OF ALL the medals awarded over the past 11 days, surely none glistens more brightly than that earned by Glasgow for its superb hosting of the Commonwealth Games.
It was a major international occasion approached with trepidation and dogged by doubt. What emerged was a national triumph – for the athletes, for the organisers – and for Scotland.
Humour, colour, excitement – and friendliness in abundance: the Games have touched the hearts not only of all those who took part but millions around the world. From the dancing tea cakes, through the Scottie dogs, to sporting achievement and excellence, Glasgow 2014 leaves a legacy of 11 very special days in Scotland’s modern history.
We are a nation often given to doubt and we recoil from self-congratulation. Many feared we would not embrace the Games, still less pull off such a complex and demanding occasion without mishap. Would such events as weightlifting and wrestling and hockey play to half-empty stadiums and the facilities rise to something more than the minimum required? Would we run out of money and be left with a whopping bill, as happened in Edinburgh in 1986? Above all, would it really be a “friendly Games” given the backdrop of a ferocious and highly divisive independence referendum campaign?
But few can recall an event that has made Scots more proud. From the welcoming spirit shown throughout to the near-perfect organisation and logistics, the hosting of these Games showed Scotland at its best. All the feared shortcomings and mishaps were avoided – including a wayward proposal to blow up the Red Road flats. Had this not been dropped, these would have been remembered as the Games held in that odd place where the natives celebrated by blowing up their houses.
The Games have been fully inclusive, with every nation’s success celebrated. Suggestions of possible booing of the England team proved unfounded. A sporting welcome was fully extended. And there were many moments that were deeply affecting. There was the triumph of 13-year-old Scots swimmer Erraid Davies who sensationally won a bronze medal; the Hampden roar for Lynsey Sharp in clinching a silver medal in the 800 metres when all had seemed lost, and the enthralling performance of sprint superstar Usain Bolt who sent a raucous crowd into a frenzy in the 4x100m relay.
The Games displayed a pervasive sense of warmth and togetherness rarely achieved by any other sporting occasion. The spirit demonstrated in the competitive arena, in the stands, and on the streets has been a joy to behold. The Games have brought out the best in us, in contrast to the referendum which has often done quite the opposite.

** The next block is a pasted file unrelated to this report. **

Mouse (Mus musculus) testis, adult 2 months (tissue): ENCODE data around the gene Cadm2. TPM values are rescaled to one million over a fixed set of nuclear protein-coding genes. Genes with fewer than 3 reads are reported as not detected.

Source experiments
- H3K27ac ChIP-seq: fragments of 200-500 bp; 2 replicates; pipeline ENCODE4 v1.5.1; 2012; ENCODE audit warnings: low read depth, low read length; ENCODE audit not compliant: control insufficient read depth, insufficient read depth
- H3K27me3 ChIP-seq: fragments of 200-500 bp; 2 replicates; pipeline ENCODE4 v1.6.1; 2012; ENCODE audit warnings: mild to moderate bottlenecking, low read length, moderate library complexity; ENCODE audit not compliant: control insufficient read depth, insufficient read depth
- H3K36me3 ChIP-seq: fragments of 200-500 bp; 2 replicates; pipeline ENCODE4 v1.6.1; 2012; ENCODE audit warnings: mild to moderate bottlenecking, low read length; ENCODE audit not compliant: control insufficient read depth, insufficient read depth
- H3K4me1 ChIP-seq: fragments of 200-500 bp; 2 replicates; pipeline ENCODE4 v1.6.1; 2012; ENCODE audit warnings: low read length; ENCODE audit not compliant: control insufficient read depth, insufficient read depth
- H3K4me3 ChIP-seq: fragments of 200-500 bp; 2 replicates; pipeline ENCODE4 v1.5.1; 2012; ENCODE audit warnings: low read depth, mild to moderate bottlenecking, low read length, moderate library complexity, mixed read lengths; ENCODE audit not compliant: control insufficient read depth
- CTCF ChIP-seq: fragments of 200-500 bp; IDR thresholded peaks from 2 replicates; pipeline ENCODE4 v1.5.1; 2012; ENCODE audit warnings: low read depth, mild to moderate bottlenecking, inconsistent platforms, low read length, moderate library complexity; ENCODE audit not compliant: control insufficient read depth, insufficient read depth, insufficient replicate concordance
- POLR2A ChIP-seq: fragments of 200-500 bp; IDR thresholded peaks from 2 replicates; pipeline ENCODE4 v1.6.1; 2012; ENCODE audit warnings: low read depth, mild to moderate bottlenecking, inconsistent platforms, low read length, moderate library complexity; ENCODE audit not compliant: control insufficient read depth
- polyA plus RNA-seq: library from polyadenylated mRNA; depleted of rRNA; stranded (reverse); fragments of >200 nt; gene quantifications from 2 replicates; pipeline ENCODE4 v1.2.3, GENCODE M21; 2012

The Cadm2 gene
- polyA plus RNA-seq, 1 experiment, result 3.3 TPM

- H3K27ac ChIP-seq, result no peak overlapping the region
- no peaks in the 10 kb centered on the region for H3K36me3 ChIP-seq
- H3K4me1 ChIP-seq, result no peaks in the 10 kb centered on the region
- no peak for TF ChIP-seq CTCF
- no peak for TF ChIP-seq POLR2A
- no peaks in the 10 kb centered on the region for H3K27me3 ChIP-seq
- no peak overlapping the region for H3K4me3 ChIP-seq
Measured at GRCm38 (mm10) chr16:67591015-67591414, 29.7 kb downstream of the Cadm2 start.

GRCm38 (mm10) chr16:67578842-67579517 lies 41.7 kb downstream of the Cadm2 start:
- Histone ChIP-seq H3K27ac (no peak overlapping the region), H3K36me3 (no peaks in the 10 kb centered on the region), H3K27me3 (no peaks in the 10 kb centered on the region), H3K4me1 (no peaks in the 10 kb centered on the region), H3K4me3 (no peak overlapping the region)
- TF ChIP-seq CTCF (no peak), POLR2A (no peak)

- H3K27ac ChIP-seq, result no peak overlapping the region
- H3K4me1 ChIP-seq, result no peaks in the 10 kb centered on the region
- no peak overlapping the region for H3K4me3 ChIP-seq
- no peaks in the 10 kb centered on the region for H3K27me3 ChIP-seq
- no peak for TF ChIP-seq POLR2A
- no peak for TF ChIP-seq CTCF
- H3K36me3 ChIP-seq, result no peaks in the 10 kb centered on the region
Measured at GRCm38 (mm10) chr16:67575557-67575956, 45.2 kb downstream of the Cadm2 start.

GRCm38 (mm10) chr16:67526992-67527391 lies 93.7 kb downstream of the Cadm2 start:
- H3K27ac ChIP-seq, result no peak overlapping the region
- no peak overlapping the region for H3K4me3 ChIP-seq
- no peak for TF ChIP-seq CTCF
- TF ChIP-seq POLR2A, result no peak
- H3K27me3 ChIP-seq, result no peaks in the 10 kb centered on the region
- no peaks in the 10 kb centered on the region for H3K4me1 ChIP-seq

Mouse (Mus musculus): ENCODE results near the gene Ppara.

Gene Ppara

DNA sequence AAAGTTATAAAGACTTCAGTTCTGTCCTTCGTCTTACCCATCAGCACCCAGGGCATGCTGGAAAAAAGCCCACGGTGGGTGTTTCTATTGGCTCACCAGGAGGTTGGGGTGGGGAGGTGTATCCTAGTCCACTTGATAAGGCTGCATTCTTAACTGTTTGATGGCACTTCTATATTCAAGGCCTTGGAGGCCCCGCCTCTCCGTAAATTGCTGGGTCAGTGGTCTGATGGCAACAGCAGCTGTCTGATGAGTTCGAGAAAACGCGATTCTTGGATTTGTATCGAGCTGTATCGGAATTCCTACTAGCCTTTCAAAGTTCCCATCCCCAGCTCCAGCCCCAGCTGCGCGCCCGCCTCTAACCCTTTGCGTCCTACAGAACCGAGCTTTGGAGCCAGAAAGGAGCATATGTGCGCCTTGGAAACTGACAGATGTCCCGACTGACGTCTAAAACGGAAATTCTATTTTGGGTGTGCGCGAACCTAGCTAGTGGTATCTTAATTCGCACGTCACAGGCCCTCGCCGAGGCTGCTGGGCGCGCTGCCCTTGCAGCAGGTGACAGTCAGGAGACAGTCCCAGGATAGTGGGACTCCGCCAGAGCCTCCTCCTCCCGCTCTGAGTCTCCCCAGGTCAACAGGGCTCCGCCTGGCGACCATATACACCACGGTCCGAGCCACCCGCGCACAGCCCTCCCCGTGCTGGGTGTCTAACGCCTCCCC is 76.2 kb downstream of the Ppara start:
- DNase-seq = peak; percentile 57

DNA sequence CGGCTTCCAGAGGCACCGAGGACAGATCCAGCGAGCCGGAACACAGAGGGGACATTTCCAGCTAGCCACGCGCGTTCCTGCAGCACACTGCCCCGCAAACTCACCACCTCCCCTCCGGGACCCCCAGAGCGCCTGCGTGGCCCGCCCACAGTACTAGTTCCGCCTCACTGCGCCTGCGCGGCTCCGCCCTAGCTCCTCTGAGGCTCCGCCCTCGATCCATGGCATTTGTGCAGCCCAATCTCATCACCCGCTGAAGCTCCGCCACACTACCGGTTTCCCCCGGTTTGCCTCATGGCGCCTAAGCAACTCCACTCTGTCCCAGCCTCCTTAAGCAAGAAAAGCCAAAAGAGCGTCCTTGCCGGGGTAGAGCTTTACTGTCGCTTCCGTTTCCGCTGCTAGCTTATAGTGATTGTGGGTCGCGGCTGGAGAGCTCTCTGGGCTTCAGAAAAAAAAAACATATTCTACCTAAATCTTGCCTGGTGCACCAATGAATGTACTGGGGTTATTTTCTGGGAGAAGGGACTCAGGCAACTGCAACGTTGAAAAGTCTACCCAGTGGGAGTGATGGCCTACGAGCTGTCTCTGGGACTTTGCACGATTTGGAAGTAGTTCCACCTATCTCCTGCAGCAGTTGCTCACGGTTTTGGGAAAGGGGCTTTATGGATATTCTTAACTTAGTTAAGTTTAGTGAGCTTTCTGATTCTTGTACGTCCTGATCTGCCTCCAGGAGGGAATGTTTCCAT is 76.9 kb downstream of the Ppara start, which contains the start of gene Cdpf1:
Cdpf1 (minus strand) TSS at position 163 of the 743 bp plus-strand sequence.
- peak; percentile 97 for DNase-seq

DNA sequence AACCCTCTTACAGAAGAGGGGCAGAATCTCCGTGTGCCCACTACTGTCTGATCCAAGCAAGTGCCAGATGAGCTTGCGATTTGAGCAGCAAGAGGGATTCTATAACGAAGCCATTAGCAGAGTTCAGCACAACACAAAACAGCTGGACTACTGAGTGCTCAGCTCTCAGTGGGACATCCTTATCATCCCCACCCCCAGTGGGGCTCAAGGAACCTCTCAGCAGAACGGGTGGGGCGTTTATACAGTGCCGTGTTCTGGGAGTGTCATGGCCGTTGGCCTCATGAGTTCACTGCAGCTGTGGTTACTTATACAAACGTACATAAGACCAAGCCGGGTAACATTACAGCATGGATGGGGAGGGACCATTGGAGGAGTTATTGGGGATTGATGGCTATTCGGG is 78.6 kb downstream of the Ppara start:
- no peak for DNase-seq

And what a joy it has been to take a much-needed break from that debate. Over the next six weeks, many of us will yearn for a return to the Scotland we have lived in over these past 11 days.
Were the Games worth it? This was after all a huge and expensive undertaking, with a price-tag of £575 million. Most certainly they were. The events had full houses, a packed city, a transport system that only creaked because of the enormous interest generated, and world-class facilities.
The city’s hotels and restaurants have been reporting record business. And the Games will have arguably done more for Scottish tourism than VisitScotland could have dreamed of.
There has been much talk about legacy. It is something we will not be able to judge for some time. But the journey has started.
The Hampden track on which Usain Bolt won relay gold is to be re-used to benefit future generations of Scottish athletes. Falkirk and Glasgow district councils have applied to receive some of the Mondo surfaces both from the main arena and from the warm-up track next door to the stadium, and once re-laid they will form part of two full-size running tracks.
As to the wider legacy, we must not lose direction. It cannot be left to the hard-core volunteers, the dedicated networks of coaches and sporting agencies that have got us this far. Many of the successes have been minor miracles. It would be wrong to rein in investment in sport on the basis that this was a one-off event. On the contrary: this is a springboard. The Games have provided inspiration and motivation by the bucket full. And pure sport such as that we have witnessed is a force for good in so many respects, not least health. This is our big chance.
Scotland can be very proud of what has been achieved over these 11 days, and indeed over the last ten years of planning. Hopefully, it has given us the confidence to look at other events, such as Euro 2024, and try to bring them here. Whatever happens, no-one can take away the fact that the way we responded to the Games has been a credit to us.
Let there not be too much sadness today. Glasgow 2014 could be just the beginning.